Let’s be part of healing
Let’s make sure that subsequent generations are not dealing with this shit in 50 or 100 years.

You with me?

Cath

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Claiming Your Margins

“I’m not a White woman. I’m a faded Black person”

– Jane Elliott

Sit with that.

Take a little longer.

“I’m not a White woman. I’m a faded Black person.
My people moved far away from the Equator, and that’s the only reason my skin is lighter. That’s all any White person is.”

Jane Elliott, is an anti-racism activist who says some powerful things. She’s right of course.

“We are one race”. As I say that I can feel my gut fighting ‘we are one race’. I want to interject and say we’re all different, that culture creatives diversity and there’s different languages and, there’s …. and there’s….and there’s…..

But she’s right again.

Underneath the thin little layers of pigment, we are all the same – muscle, fat, bone, organs etc.
Yes, I’m human, but again I want to say I’m different because of x,y and z.

So why is that? I’m asking myself this question too.
Why do I feel the need so strongly to assert my difference?

It all relates to how I am identified – not how I self-identify, but how others identify me.

Have you noticed that being Black is so important to Black people? Or being gay is so important to gay people or being Jewish is so important to Jewish people?

It’s not because they are proud.

It’s because they’ve fought.

They’ve fought to be who they are and there’s no way in hell, that is going to be taken from them.

And they are proud.
They’re proud because they’ve survived.

I believe that middle-aged white people, i.e. the Privileged, can struggle to define themselves.

Years ago, I was sitting in my car by a waterhole in far north Queensland, Australia. An Aboriginal man drove up with a car load of Japanese businessmen. He walked up to waterhole and spoke loudly in Language, before coming up to my window to explain that he’d just introduced himself to the Spirits and thanked them for allowing us all to be there.

“Where youse from?” he asked and just as I was politely answering that I was from Sydney, he butted in. “Oh that’s right, youse don’t know where you’re from”.

I was slightly affronted; I knew where I was from!

But I’d missed the point.
As a White woman I didn’t have Dreaming and beyond a handful of generations I don’t know where I came from. As an Aboriginal man, he has a lineage to that continent that goes back 60,000 years.

Privilege doesn’t question

With Privilege comes a lack of questioning because of a lack of threat and therefore, a lack of needing to define yourself, because you, are the accepted ‘norm’.

Someone once asked me to describe myself in 6 words. I surprised myself by saying without hesitation, ‘red-headed Australian lesbian’, before I had to think a little harder about the remaining three descriptors.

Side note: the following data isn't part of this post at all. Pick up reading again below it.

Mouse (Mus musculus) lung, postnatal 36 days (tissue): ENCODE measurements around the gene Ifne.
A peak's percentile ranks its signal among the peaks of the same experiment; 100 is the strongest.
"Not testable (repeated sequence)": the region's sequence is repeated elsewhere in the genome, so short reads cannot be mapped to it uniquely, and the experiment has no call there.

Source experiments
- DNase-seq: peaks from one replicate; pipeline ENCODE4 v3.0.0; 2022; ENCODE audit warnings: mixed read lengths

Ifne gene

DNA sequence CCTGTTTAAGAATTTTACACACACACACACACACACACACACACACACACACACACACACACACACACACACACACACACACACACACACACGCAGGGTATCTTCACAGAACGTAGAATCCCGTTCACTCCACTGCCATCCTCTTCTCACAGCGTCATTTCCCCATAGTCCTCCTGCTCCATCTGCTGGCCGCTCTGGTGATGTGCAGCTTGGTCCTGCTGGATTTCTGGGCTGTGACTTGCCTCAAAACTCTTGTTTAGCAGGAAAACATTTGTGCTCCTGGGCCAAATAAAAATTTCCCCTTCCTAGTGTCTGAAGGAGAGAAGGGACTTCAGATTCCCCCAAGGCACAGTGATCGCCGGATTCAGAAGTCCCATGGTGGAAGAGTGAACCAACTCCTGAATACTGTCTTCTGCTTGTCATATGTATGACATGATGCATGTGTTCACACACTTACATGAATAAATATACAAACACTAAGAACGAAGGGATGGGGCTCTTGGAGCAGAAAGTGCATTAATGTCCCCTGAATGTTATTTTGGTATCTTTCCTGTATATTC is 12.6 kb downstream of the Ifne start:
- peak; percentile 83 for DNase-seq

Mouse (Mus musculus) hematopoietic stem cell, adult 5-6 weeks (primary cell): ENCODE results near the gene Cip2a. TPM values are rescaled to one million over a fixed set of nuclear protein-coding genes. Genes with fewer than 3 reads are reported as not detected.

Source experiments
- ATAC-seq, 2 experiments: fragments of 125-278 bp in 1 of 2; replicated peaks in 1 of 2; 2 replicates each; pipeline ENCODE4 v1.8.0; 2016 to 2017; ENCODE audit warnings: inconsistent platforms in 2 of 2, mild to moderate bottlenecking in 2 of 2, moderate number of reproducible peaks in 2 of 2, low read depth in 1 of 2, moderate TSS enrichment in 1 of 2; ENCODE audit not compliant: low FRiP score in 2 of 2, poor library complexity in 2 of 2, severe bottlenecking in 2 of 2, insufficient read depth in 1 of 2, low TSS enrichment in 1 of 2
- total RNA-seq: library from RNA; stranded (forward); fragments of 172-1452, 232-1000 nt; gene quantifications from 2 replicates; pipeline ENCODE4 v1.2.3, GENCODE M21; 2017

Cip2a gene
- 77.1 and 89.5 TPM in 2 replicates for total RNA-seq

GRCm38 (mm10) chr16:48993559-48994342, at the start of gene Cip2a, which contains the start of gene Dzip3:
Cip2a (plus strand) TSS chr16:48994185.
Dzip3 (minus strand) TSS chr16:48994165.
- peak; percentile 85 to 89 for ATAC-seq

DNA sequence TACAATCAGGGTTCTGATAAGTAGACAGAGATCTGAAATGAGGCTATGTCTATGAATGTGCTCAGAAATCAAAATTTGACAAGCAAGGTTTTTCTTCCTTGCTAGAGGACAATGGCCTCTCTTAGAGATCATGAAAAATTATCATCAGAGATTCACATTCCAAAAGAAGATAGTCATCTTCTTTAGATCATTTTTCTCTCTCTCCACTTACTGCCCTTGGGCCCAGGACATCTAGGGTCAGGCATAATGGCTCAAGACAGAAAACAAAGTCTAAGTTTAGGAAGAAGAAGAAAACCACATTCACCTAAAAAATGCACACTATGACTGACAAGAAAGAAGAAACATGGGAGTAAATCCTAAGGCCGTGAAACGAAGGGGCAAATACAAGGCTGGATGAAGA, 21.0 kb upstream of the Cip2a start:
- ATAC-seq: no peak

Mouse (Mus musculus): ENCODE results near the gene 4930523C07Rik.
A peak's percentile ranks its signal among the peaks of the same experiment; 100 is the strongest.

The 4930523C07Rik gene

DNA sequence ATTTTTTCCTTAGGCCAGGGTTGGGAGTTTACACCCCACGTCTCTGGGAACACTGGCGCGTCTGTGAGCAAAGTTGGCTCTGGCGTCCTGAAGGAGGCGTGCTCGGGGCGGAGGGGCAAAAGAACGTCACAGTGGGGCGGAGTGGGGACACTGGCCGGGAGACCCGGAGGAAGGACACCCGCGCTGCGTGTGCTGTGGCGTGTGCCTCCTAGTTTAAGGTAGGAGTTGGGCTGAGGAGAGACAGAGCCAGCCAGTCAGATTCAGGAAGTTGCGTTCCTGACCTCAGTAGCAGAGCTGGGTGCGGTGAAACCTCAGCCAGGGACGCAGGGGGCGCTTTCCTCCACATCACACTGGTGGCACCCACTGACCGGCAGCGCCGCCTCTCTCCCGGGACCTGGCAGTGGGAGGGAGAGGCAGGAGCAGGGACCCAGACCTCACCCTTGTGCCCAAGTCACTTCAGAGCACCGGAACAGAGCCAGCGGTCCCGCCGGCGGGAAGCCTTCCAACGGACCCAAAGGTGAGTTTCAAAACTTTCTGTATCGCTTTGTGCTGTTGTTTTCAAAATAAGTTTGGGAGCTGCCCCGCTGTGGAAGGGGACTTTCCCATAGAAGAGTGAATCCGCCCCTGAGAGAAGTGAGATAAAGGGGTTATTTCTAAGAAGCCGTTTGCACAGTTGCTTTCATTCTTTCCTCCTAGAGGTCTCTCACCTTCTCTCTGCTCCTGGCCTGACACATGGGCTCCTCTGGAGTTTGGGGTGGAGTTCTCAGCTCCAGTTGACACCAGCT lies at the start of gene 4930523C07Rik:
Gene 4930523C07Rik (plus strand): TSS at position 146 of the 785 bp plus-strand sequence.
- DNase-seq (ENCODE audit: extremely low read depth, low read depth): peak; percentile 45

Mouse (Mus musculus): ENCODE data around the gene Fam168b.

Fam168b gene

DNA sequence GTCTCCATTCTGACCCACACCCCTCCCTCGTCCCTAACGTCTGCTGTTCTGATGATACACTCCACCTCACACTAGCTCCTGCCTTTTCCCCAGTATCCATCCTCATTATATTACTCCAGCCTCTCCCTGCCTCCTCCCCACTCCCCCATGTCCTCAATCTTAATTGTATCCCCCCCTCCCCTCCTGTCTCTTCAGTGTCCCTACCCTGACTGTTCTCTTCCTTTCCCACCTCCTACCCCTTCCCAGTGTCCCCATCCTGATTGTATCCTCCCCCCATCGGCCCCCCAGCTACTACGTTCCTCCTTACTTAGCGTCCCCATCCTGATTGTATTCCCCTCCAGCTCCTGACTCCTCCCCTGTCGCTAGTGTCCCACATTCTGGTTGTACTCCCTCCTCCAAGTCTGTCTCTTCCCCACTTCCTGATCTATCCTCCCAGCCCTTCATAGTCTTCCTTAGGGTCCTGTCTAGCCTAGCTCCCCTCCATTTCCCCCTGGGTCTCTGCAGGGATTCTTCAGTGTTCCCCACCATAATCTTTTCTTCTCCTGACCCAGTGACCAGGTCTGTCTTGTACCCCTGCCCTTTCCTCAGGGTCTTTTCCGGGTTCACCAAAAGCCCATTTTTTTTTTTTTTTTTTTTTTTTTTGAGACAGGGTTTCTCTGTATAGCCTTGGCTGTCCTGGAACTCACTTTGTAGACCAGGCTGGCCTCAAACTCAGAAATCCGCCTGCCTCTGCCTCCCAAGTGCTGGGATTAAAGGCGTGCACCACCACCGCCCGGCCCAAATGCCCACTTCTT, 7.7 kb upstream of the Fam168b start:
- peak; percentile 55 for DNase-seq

The red-headed Australian lesbian 🙂

In hindsight, red-headed, Australian, lesbian are the three things for which I’ve been discriminated. At various points in my life, I’ve been made to feel that they are problematic and they have attracted verbal abuse.

So now, without thinking, I claim them.

I claim them because they’ve been used against me.

I claim them because I’ve fought for them.

And I claim them because I’ve had to.

They are not simple descriptors. They have power. Without the discrimination, these identifiers would not have the same level of importance.

And the wonderful irony, is that the people who discriminate actually create completely the opposite effect they are after.

They abuse and mock to belittle and to make themselves feel bigger. But all they do is make us rise stronger.

The VERY thing that they see as our weakness, is what makes us the strongest.

And a recommendation before I go…..

Don’t ever piss off a drag queen. You’ll live to regret it.

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There’s Truth and then there’s TRUTH

Together

We know our truth.

Well at least we think we do.

Two people can have a conversation and come away with different ideas as to what it was about.

There’s a lot of new age, feel good stuff out there at the moment about knowing your truth.

Be true to yourself
You can only be responsible for your own truth
– Find your truth and you find yourself

These are all well and good, but what does that actually mean?

Last Friday, in my regular Barefoot Friday I talked about what it’s like to live with a neurodiverse spouse. Barefoot Friday is live illustration and conversation in which I cover a range of subjects around Identity, Belonging and Expat Life. 

With half an hour to spare before I started, I said to my wife, ‘what am I going to do for Barefoot Friday? Nothing is coming to me. I want to do something simple, but powerful’.

My wife replied,

‘I’m simple….’

‘And powerful’.

We often joke about her being simple, like the happy bouncy dog that can only focus on the ball you are about to throw. I appreciated her nudge towards our inside joke.

‘Why don’t you talk about what it’s like to live with a neurodiverse partner?’ she said.